Medication Monitor



Generic Name (Trade Name—Company)
Notes
July 17, 2018

Fluoroquinolone antibiotics

(Multiple trade names—Multiple companies)
FDA announces label changes, reissues warnings about fluoroquinolone antibiotics

FDA is strengthening the current warnings in the prescribing information that fluoroquinolone antibiotics may cause significant decreases in blood glucose and certain mental health adverse effects. The low blood glucose levels can result in serious problems, including coma, particularly in older people and patients with diabetes who are taking medications to reduce blood glucose levels.

The agency announced it is making these changes because a recent review found reports of life-threatening low blood glucose adverse effects and reports of additional mental health adverse effects.

FDA is requiring these updates in the drug labels and to the patient Medication Guides for the entire class of fluoroquinolones (see List of FDA-Approved Fluoroquinolones for Systemic Use). This affects only the fluoroquinolone formulations taken by mouth or given by injection. Blood glucose disturbances, including high blood and low blood glucose levels, are already included as a warning in most fluoroquinolone drug labels; however, FDA is adding that low blood glucose levels (hypoglycemia) can lead to coma.

Across the fluoroquinolone antibiotic class, a range of mental health adverse effects are already described under Central Nervous System Effects in the Warnings and Precautions section of the drug label, which differed by individual drug. The new label changes will make the mental health adverse effects more prominent and more consistent across the systemic fluoroquinolone drug class.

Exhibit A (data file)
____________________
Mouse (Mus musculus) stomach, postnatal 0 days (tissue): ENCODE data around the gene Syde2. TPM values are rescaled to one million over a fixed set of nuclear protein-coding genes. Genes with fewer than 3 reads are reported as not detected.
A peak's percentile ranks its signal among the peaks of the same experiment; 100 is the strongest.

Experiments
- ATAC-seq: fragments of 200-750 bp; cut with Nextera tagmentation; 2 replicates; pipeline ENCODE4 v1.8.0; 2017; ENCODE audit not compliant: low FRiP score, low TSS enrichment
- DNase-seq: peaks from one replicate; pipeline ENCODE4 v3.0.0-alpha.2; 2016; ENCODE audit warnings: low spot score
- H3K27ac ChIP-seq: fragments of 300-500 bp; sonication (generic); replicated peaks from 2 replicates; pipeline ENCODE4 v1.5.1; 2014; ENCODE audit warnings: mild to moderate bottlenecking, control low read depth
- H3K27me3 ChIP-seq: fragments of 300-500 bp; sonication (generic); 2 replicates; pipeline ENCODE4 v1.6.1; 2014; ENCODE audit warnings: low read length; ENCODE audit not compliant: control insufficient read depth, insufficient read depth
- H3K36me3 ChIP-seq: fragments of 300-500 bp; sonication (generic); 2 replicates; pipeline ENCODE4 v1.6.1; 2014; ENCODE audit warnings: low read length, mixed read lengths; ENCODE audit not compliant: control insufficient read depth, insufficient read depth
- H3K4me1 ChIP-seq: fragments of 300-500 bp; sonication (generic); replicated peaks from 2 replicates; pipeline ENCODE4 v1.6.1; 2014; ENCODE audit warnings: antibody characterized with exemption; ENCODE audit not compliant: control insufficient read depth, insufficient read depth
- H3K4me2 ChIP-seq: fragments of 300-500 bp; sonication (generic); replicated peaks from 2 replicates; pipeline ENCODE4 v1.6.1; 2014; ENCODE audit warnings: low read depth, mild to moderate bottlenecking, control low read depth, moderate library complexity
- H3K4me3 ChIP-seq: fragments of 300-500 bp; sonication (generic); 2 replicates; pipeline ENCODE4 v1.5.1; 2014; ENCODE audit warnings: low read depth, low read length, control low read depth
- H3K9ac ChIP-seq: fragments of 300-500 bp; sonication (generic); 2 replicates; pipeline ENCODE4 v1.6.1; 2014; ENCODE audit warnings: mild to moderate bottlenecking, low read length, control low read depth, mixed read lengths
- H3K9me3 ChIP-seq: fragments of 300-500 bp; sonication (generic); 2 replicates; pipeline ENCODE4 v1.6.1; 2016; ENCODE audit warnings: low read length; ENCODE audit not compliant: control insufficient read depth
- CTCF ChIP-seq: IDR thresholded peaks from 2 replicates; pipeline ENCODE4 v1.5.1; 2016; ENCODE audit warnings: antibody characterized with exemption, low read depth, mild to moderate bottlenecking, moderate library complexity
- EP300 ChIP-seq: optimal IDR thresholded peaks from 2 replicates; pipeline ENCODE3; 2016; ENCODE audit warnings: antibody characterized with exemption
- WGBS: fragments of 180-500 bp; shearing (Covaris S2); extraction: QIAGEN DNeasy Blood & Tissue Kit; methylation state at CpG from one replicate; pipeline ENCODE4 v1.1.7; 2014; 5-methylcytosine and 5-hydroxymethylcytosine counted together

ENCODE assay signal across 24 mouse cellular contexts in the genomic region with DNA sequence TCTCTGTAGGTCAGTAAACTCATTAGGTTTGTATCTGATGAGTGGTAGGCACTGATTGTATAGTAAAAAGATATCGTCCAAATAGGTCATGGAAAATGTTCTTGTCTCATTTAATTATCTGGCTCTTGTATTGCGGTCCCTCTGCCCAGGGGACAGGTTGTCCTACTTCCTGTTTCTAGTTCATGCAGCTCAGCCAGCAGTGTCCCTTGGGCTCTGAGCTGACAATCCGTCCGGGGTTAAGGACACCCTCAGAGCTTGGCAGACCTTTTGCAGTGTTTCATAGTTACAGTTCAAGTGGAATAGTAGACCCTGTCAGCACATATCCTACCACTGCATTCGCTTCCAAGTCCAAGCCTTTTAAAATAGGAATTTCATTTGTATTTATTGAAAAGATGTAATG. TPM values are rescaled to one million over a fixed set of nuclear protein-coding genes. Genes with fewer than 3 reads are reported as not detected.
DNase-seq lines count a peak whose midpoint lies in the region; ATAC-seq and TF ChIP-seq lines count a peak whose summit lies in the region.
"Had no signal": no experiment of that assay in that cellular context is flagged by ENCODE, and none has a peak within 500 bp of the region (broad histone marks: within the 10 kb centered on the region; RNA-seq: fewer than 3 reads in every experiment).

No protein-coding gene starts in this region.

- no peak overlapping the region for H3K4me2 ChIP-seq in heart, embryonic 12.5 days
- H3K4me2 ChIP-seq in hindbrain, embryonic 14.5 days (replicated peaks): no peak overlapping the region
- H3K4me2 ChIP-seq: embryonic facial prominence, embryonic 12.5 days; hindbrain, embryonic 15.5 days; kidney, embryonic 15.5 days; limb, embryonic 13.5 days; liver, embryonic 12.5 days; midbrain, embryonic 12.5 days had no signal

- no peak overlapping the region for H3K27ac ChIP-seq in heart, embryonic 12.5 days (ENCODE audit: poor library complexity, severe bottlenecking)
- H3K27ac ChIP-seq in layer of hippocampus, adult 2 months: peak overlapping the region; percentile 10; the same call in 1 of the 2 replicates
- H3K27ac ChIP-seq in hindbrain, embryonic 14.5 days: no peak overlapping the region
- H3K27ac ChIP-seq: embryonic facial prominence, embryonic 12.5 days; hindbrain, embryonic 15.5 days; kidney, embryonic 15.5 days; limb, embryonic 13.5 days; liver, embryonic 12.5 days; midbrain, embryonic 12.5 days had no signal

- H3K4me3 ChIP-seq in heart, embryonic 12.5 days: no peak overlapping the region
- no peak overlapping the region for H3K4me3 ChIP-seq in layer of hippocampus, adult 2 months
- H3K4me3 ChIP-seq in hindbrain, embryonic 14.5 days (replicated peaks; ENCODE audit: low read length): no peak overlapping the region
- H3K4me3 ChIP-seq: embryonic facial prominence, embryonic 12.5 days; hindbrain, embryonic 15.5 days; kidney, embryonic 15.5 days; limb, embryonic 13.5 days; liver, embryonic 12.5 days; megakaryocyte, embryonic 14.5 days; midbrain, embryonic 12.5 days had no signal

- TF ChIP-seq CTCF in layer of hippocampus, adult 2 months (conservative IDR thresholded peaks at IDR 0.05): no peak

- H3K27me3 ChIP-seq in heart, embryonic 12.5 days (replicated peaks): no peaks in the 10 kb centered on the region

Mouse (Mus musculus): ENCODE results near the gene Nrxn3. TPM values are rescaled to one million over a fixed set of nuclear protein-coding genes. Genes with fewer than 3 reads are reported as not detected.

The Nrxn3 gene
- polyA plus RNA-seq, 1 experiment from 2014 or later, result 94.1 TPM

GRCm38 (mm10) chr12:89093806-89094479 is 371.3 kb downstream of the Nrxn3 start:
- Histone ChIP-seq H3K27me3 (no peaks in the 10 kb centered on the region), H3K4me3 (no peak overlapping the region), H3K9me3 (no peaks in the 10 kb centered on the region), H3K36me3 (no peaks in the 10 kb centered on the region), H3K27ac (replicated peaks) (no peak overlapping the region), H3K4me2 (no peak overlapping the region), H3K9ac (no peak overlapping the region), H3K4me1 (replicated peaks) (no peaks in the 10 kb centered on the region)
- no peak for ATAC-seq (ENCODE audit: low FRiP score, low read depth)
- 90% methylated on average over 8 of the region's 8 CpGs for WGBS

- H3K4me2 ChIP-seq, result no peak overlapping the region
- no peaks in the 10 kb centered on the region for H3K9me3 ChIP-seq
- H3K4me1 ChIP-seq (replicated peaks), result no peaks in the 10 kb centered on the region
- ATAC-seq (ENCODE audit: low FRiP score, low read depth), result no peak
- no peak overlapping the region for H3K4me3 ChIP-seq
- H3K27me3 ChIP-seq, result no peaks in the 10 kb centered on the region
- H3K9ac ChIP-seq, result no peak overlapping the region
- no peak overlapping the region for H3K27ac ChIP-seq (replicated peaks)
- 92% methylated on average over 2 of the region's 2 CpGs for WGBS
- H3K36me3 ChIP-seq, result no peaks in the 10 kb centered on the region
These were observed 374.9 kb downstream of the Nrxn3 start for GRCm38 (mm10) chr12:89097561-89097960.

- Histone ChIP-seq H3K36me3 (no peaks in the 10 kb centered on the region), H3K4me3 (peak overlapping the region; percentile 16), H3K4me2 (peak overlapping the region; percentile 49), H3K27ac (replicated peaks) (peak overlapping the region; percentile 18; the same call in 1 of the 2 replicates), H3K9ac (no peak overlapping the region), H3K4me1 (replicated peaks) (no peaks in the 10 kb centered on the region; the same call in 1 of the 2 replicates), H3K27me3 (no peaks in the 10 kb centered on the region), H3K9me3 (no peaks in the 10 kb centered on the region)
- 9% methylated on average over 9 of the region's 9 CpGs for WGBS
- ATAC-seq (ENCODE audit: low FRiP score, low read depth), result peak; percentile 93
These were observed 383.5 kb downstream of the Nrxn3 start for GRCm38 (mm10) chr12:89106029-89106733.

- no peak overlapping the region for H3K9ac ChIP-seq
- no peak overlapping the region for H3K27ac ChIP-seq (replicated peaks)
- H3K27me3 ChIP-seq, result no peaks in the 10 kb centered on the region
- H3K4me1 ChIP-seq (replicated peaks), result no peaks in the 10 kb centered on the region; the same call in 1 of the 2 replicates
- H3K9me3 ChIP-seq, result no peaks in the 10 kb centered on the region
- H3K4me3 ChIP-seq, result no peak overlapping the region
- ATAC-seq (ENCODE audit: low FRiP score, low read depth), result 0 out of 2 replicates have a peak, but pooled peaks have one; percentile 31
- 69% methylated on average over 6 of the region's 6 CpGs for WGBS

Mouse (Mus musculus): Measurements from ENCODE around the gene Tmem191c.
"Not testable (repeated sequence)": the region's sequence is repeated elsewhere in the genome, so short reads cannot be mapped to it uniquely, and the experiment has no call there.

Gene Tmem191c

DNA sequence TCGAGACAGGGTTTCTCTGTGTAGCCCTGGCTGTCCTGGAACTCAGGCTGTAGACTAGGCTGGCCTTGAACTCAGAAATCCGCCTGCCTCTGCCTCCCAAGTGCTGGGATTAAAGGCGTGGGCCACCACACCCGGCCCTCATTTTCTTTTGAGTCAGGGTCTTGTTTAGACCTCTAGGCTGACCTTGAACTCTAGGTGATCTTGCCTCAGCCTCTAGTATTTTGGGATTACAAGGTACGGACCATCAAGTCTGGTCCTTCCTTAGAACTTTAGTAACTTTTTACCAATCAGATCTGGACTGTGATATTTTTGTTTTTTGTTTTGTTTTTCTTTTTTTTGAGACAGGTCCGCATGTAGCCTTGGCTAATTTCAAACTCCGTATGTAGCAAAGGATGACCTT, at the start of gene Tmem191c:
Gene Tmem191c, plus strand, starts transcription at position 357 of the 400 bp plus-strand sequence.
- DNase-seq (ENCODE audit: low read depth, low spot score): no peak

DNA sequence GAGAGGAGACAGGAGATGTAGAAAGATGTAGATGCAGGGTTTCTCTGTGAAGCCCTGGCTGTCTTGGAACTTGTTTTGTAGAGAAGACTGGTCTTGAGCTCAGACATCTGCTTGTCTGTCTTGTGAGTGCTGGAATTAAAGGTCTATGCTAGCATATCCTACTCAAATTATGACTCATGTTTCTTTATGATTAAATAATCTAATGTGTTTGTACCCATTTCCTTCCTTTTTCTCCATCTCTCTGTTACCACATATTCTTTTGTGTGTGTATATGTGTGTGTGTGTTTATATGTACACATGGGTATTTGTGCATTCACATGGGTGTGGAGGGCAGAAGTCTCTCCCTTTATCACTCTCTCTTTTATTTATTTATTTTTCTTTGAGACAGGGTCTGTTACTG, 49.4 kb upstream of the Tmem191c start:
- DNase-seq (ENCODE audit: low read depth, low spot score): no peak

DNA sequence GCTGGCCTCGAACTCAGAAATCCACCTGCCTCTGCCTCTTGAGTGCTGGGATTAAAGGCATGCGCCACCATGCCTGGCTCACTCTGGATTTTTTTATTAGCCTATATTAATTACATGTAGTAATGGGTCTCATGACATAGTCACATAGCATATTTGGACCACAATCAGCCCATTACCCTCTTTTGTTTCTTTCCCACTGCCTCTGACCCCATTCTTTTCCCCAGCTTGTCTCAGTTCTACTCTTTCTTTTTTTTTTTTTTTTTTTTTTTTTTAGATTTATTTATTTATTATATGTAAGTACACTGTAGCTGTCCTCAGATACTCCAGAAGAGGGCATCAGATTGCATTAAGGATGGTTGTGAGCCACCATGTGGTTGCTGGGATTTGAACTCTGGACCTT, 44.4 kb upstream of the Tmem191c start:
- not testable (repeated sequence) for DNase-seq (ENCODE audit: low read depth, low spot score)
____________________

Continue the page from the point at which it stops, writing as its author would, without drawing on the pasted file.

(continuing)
The mental health adverse effects to be added to or updated across all the fluoroquinolones are disturbances in attention, disorientation, agitation, nervousness, memory impairment, and serious disturbances in mental abilities (delirium).

Patients should tell their health professionals if they are taking a diabetes medicine when their health professional is considering prescribing an antibiotic, and also if they have low blood glucose or symptoms of it while taking a fluoroquinolone. Health professionals may ask patients with diabetes to check their blood glucose levels more often while taking a fluoroquinolone.

Health professionals should be aware of the potential risk of hypoglycemia sometimes resulting in coma, occurring more frequently in older adults and those with diabetes taking an oral hypoglycemic medicine or insulin. Alert patients of the symptoms of hypoglycemia, carefully monitor blood glucose levels in these patients, and discuss with them how to treat themselves if they have symptoms of hypoglycemia. Inform patients about the risk of psychiatric adverse reactions that can occur after just one dose.

Stop fluoroquinolone treatment immediately if a patient reports any central nervous system adverse effects, including psychiatric adverse reactions, or blood glucose disturbances ,and switch to a nonfluoroquinolone antibiotic if possible. Stop fluoroquinolone treatment immediately if a patient reports serious adverse effects involving the tendons, muscles, joints, or nerves, and switch to a nonfluoroquinolone antibiotic to complete the patient’s treatment course.

Health professionals should not prescribe fluoroquinolones to patients who have other treatment options for acute bacterial sinusitis (ABS), acute bacterial exacerbation of chronic bronchitis (ABECB), and uncomplicated urinary tract infections (uUTI) because the risks outweigh the benefits in these patients.